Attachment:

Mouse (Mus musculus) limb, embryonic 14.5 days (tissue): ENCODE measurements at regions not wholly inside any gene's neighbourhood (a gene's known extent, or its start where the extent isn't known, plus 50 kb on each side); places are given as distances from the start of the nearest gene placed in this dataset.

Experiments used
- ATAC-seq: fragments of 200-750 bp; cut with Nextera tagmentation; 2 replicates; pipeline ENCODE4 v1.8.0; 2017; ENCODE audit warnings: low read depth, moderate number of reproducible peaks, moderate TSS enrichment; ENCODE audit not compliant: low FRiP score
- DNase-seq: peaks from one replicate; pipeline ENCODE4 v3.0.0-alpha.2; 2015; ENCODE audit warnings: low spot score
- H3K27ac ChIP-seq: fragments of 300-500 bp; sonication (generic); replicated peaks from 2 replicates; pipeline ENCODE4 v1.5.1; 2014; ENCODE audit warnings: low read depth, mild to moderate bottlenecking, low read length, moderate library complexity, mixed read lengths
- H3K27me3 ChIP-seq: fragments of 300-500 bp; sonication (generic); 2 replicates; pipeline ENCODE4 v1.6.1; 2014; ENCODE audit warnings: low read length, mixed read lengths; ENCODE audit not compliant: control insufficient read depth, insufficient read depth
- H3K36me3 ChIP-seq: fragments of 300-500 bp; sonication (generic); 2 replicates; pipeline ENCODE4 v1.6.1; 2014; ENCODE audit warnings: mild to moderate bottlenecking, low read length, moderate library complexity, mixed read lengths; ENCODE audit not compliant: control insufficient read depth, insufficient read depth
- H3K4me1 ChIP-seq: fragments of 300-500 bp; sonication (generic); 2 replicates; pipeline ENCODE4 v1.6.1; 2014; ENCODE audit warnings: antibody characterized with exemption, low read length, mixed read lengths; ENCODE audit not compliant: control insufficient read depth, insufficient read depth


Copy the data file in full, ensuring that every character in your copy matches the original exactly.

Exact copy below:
Mouse (Mus musculus) limb, embryonic 14.5 days (tissue): ENCODE measurements at regions not wholly inside any gene's neighbourhood (a gene's known extent, or its start where the extent isn't known, plus 50 kb on each side); places are given as distances from the start of the nearest gene placed in this dataset.

Experiments used
- ATAC-seq: fragments of 200-750 bp; cut with Nextera tagmentation; 2 replicates; pipeline ENCODE4 v1.8.0; 2017; ENCODE audit warnings: low read depth, moderate number of reproducible peaks, moderate TSS enrichment; ENCODE audit not compliant: low FRiP score
- DNase-seq: peaks from one replicate; pipeline ENCODE4 v3.0.0-alpha.2; 2015; ENCODE audit warnings: low spot score
- H3K27ac ChIP-seq: fragments of 300-500 bp; sonication (generic); replicated peaks from 2 replicates; pipeline ENCODE4 v1.5.1; 2014; ENCODE audit warnings: low read depth, mild to moderate bottlenecking, low read length, moderate library complexity, mixed read lengths
- H3K27me3 ChIP-seq: fragments of 300-500 bp; sonication (generic); 2 replicates; pipeline ENCODE4 v1.6.1; 2014; ENCODE audit warnings: low read length, mixed read lengths; ENCODE audit not compliant: control insufficient read depth, insufficient read depth
- H3K36me3 ChIP-seq: fragments of 300-500 bp; sonication (generic); 2 replicates; pipeline ENCODE4 v1.6.1; 2014; ENCODE audit warnings: mild to moderate bottlenecking, low read length, moderate library complexity, mixed read lengths; ENCODE audit not compliant: control insufficient read depth, insufficient read depth
- H3K4me1 ChIP-seq: fragments of 300-500 bp; sonication (generic); 2 replicates; pipeline ENCODE4 v1.6.1; 2014; ENCODE audit warnings: antibody characterized with exemption, low read length, mixed read lengths; ENCODE audit not compliant: control insufficient read depth, insufficient read depth